A white Christmas is a romantic idea but there is nothing romantic about base hours on an indoor trainer. Every year I come home for the holidays I begrudgingly saddle up for hours of stationary suffering but, instead of training my legs, I usually end up training my mind more. Anyone who has trained inside for an extended period of time will tell you the process is a testament to pure motivation and will power.
My trainer is set up in a small alcove of our family room. On the wall to my right, the maillot jaune. To my left, my old race numbers stapled on the wall after each season by my dad.
Perhaps, I should clarify. On the wall to my right, the maillot jaune signed by Lance Armstrong.
Bought at a charity auction for cancer, our family, impacted by our own struggles with cancer, proudly displayed the jersey on the wall above our indoor trainers in adoration of the man who overcame all odds and sparked our family to start cycling. Christmas after Christmas, hour after hour on the indoor trainer, I used to draw inspiration from our miniature Lance shrine but more and more I am turning to my left.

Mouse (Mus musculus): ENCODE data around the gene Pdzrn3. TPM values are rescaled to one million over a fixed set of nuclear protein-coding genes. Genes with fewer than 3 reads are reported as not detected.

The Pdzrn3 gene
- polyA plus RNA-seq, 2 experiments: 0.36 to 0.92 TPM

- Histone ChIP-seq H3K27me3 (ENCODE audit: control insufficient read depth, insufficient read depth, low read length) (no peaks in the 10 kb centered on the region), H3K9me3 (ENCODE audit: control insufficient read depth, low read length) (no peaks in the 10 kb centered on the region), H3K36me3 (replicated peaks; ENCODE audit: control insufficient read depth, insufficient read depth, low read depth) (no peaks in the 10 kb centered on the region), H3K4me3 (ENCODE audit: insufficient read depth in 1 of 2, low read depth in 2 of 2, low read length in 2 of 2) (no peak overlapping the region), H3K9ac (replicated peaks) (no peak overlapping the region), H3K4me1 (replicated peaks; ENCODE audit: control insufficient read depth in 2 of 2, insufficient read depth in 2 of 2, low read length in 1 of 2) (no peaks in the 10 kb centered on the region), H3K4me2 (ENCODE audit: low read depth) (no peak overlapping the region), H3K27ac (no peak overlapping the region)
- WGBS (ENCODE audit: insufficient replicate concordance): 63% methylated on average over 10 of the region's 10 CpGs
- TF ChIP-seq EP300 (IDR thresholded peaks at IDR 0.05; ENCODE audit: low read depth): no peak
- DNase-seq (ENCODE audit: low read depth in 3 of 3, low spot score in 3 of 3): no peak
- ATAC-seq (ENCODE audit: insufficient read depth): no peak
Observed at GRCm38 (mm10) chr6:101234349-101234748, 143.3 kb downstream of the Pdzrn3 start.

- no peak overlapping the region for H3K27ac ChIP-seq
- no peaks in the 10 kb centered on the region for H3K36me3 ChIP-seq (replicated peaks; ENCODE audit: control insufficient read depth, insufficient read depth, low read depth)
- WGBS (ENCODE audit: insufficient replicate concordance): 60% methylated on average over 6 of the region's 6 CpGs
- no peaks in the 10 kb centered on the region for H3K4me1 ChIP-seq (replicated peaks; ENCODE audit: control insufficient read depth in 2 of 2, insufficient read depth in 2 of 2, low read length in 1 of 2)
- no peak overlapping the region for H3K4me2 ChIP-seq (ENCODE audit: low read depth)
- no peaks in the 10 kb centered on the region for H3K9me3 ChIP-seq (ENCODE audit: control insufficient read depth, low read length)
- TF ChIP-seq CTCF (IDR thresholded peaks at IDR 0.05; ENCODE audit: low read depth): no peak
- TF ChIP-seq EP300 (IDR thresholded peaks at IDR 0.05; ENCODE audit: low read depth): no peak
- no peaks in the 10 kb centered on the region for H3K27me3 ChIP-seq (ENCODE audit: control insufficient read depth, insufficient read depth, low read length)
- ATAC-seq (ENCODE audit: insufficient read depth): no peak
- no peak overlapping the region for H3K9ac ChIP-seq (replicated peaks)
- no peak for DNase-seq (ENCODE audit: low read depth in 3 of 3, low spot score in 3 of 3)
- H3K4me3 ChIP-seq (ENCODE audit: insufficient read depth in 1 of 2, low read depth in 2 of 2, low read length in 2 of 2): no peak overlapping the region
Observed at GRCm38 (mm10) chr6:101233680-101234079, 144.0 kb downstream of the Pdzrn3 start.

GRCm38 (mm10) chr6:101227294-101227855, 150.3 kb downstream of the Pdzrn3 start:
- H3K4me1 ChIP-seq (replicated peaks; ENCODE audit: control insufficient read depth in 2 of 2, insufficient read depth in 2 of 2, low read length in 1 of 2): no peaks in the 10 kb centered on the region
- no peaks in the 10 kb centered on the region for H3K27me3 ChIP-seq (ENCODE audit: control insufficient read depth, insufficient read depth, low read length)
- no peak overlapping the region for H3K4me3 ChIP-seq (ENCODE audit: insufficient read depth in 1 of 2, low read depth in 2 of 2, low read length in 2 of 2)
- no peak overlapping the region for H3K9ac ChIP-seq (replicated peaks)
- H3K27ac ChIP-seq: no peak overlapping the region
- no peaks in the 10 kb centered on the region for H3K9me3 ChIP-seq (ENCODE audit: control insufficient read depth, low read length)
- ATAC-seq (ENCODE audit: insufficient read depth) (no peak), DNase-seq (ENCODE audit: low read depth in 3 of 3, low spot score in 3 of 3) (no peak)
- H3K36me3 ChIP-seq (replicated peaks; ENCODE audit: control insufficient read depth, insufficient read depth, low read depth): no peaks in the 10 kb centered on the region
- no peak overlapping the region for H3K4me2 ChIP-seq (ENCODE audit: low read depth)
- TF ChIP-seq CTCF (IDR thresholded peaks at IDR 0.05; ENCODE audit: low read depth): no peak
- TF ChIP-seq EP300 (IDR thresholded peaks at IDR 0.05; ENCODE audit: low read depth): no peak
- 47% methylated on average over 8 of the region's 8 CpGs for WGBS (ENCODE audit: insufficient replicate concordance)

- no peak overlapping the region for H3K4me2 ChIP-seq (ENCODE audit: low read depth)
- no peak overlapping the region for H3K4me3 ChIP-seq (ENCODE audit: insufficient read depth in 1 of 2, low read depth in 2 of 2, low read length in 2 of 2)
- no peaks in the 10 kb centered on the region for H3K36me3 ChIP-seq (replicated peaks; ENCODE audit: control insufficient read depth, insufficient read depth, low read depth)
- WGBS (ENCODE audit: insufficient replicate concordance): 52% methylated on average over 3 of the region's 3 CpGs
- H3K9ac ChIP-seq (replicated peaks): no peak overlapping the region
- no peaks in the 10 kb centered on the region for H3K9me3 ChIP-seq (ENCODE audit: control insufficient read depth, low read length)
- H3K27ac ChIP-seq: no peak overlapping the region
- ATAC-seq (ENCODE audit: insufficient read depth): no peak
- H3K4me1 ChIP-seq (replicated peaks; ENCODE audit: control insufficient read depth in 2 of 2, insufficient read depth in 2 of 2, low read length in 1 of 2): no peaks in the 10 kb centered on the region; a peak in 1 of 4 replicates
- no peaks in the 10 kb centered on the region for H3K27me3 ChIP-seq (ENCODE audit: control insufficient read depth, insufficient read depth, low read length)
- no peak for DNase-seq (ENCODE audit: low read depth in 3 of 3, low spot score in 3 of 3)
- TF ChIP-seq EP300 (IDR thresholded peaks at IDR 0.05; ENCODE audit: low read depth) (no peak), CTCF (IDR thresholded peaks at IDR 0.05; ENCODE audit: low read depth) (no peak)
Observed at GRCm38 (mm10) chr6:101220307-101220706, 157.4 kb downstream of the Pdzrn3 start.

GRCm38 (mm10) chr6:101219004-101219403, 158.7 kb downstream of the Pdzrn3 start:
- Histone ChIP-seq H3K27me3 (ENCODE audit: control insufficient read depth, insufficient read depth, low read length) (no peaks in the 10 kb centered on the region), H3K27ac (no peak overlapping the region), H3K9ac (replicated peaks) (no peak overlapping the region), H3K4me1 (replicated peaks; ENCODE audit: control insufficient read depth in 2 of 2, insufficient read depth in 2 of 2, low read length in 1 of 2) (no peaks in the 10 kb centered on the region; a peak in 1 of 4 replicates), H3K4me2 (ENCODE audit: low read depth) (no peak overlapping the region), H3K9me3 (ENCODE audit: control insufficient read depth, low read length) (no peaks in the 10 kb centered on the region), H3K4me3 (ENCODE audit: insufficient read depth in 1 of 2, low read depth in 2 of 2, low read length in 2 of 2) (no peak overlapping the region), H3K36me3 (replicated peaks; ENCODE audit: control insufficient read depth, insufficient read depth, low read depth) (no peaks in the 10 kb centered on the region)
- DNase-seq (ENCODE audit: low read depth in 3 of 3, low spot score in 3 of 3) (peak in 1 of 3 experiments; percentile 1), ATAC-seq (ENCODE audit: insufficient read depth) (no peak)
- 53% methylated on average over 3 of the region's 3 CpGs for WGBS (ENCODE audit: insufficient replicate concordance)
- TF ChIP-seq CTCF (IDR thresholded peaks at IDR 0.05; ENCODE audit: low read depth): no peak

Like most people, I now look at Armstrong through a lens of disappointment. Looking to my left, however, I see nothing but honest hard work. While my small collection is far from the maillot jaune, there is nothing more honest than my race number from my first big event, my first ever 100km’s completed in over 5 hours; my race number covered in blood and dirt from my first bad crash; or my third place medal from student champs that felt like a gold. However, as most athletes figure out pretty quickly, it doesn’t matter how far you come it is all about where you want to go but, since it is the time for goal setting, it never hurts to take a moment to recognize the hard work and will power that got you however far you have come, whether that’s 5km out the door or world championships.
So, as you set goals for 2013, let your previous achievements inspire even greater ones.